Ferrous and non-ferrous metals – what’s the difference?

Image to represent difference between ferrous and non-ferrous metals

Ferrous and non-ferrous metals – what’s the difference?

Not all metals are equal.

For a start, depending on their properties, they can be categorised into two main groups: ferrous and non-ferrous. And this categorisation determines which applications they are most suitable for.

As a leading supplier and manufacturer of fabricated products, we have excellent knowledge in this area. Metals are our specialist subject. And here, we take a closer look at the main differences between ferrous and non-ferrous varieties and explore the key characteristics of each.


3 differences between ferrous and non-ferrous metals

1. Iron content

This is the defining difference between ferrous and non-ferrous metals.

Ferrous metals contain iron. In fact, the word ‘ferrous’ comes from the Latin word for iron, ‘ferrum’ – and some of the most common examples include steel, carbon steel, cast iron and wrought iron. Non-ferrous metals, on the other hand, do not contain iron. Some of the most well-known include aluminium, brass, copper, lead, zinc, tin, as well as the full range of refractory metals.


2. Malleability

Ferrous metals are renowned for their tensile strength and durability. That’s why, they’re a popular choice in the construction industry – and are frequently used to build skyscrapers, bridges, railroad tracks, industrial piping, shipping containers, domestic tools, commercial tools and more.

By contrast, non-ferrous metals are much softer and more malleable. This makes them significantly easier to fabricate. They lend themselves well to various machining techniques, as well as casting and welding. And as a result, can be used for a wide range of industrial and aesthetic purposes.


3. Corrosion

Ferrous and non-ferrous metals also differ in terms of their corrosion resistance.

Due to their high carbon content, ferrous metals are vulnerable to rust – particularly when exposed to moisture. The only two exceptions to this rule include wrought iron (which resists rust due to low carbon levels) and stainless steel (which is protected due to the presence of chromium).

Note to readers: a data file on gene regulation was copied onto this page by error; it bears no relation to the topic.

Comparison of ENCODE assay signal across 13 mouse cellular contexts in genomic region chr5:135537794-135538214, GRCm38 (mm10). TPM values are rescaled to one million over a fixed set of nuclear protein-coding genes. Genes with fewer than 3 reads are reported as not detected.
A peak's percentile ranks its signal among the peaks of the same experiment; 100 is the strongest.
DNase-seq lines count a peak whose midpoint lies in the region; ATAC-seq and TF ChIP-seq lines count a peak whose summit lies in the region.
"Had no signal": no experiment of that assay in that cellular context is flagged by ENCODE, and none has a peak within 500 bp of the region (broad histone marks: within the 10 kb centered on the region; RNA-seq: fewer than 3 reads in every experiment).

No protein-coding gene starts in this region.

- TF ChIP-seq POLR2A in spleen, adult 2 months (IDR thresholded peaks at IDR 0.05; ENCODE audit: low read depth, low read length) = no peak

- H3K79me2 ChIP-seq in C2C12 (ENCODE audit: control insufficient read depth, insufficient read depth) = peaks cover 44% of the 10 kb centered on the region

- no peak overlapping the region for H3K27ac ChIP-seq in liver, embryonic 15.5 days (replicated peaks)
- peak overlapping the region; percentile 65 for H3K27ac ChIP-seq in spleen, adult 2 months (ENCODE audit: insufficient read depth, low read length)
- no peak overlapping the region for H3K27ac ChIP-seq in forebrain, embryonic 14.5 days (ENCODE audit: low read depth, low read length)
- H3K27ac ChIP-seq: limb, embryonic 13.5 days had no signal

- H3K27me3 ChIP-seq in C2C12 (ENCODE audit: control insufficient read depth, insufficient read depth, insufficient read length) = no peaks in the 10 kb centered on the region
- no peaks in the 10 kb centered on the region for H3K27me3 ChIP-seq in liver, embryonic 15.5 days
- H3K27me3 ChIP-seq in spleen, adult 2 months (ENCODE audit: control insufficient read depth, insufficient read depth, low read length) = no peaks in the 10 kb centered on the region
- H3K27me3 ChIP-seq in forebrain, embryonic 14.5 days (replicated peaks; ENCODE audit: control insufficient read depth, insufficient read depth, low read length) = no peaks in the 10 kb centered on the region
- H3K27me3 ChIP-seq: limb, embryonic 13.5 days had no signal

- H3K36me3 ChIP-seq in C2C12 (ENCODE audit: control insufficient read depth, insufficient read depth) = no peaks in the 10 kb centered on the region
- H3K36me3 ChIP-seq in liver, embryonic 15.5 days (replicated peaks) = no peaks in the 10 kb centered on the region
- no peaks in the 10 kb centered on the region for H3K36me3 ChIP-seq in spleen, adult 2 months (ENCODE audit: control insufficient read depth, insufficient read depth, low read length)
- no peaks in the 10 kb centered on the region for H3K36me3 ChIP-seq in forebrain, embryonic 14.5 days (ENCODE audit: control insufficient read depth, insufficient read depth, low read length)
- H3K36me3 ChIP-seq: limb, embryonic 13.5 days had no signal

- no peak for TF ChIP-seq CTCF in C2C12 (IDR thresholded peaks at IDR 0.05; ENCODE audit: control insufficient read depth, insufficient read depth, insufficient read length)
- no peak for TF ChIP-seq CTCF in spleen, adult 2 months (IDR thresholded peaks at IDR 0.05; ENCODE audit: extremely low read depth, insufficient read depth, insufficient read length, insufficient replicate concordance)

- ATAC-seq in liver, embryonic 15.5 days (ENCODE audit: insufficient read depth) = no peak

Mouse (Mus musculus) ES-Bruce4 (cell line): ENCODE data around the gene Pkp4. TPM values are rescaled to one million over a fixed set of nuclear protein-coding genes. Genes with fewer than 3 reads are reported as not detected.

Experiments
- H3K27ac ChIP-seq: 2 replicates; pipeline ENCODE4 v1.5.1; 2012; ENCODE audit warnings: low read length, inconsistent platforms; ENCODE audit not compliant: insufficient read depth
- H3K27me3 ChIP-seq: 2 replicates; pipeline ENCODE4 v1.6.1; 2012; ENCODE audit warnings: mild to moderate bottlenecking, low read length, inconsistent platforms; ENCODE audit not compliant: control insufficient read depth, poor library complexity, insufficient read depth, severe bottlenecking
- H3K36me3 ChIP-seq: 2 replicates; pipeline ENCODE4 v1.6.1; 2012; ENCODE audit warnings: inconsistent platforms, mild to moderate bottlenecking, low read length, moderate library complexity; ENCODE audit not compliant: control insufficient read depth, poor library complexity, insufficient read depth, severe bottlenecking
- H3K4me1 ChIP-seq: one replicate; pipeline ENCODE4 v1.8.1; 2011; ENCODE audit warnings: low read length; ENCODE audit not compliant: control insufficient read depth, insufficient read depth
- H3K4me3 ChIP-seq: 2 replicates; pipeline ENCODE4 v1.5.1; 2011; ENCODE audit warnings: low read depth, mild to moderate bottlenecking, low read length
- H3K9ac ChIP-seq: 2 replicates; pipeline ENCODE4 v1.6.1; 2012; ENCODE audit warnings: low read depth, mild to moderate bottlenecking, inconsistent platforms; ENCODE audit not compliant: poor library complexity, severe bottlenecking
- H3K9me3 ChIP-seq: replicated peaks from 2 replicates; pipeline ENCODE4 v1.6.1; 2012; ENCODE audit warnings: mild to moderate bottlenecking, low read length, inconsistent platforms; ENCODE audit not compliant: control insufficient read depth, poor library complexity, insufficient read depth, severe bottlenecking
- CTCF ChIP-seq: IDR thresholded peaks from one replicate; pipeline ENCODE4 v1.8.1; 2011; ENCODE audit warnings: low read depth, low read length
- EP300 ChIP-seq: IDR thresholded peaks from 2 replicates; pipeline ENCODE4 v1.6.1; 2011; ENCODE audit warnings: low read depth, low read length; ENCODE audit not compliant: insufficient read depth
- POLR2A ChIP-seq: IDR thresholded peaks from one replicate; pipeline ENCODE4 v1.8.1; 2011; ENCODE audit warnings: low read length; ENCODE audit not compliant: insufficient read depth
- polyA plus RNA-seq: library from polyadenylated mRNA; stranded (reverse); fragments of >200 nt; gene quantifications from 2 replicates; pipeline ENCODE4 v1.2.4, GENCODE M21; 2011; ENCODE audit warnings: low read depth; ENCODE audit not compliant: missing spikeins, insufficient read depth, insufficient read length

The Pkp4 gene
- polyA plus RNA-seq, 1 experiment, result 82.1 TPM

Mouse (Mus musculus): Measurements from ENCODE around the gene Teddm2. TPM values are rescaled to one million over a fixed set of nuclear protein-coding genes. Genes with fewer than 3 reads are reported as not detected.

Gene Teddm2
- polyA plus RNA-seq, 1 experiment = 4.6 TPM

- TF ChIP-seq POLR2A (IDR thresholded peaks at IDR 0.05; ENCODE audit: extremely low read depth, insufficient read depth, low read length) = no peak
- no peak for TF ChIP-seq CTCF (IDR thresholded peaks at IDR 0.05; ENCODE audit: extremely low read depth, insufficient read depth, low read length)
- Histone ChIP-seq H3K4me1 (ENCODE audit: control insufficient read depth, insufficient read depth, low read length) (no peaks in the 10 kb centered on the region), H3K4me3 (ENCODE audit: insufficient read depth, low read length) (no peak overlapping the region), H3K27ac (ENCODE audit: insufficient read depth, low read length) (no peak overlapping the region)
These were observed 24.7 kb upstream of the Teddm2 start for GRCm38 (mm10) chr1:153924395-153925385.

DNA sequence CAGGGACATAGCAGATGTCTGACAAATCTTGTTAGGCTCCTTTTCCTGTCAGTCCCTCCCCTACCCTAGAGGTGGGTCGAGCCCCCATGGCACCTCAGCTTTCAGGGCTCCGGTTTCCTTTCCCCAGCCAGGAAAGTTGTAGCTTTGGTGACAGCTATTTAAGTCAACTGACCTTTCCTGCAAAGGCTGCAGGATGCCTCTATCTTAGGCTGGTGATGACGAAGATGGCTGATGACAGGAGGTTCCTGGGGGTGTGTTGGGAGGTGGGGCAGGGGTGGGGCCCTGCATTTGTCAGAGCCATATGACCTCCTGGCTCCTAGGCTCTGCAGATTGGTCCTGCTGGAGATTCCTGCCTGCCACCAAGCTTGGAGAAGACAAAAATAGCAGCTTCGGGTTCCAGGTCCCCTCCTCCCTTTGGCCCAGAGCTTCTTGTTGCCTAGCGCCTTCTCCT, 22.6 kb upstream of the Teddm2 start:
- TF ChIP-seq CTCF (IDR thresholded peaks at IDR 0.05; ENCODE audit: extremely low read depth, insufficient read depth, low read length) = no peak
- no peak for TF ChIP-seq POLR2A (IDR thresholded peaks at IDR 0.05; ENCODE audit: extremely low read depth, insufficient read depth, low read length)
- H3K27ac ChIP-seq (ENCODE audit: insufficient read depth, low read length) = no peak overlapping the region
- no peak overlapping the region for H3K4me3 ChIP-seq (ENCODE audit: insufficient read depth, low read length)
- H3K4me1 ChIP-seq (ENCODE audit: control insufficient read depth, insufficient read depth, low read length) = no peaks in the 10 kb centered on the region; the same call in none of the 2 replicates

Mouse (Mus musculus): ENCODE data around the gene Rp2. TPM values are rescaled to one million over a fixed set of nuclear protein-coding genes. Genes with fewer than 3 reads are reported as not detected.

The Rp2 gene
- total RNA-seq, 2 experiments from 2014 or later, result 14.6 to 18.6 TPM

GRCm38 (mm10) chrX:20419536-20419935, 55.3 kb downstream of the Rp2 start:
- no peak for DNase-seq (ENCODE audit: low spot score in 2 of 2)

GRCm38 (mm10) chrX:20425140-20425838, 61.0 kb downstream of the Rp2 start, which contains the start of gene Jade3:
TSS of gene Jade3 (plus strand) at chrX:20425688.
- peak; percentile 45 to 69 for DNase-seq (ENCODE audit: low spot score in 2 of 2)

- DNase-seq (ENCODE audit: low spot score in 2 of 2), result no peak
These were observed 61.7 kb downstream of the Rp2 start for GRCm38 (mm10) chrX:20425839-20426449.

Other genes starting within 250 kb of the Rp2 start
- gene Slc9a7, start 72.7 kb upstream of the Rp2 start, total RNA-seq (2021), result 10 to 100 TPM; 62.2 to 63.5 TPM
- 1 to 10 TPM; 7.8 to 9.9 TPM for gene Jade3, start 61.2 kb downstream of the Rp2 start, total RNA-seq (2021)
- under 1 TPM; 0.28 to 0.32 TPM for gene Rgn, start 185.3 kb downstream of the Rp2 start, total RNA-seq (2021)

Non-ferrous metals, however, demonstrate excellent resistance to both rust and corrosion. This is due to the absence of iron. And it makes them ideal for use in a range of outdoor applications.


4. Magnetism

Last but not least, whilst ferrous metals are highly magnetic, non-ferrous metals demonstrate no magnetism whatsoever. This is due to the difference in their iron content. And once again, the distinction makes them better suited to different applications.

For example, magnetic ferrous varieties are particularly useful for motor and electrical jobs, whilst the non-magnetic nature of non-ferrous metals makes them a more appropriate choice for wiring.


Table of differences between ferrous and non-ferrous metals


Non-ferrous metals and fabrication at Special Metals

Here at Special Metals, non-ferrous metals are our forte.

After all, we specialise in machined products and metal fabrication – and, thanks to their malleability, non-ferrous metals lend themselves perfectly to the services we provide.

All of the metals that we supply are of the non-ferrous variety and currently include molybdenum, niobium, tantalum, tungsten, zirconium and titanium. Detailed information on the unique qualities and characteristics of each can be found on the respective ‘materials’ pages, as well as in our previous blog: ‘How to choose the right refractory metal for your project’.

Why not take a look today? Or, alternatively, to find out more about the difference between ferrous and non-ferrous metals – and perhaps get a little advice on the best option for your requirements – please feel free to get in touch. As we said, this is our area of expertise, and we’re always happy to help. Just give us a call on 01268 820409 or send an email to sales@special-metals.co.uk.


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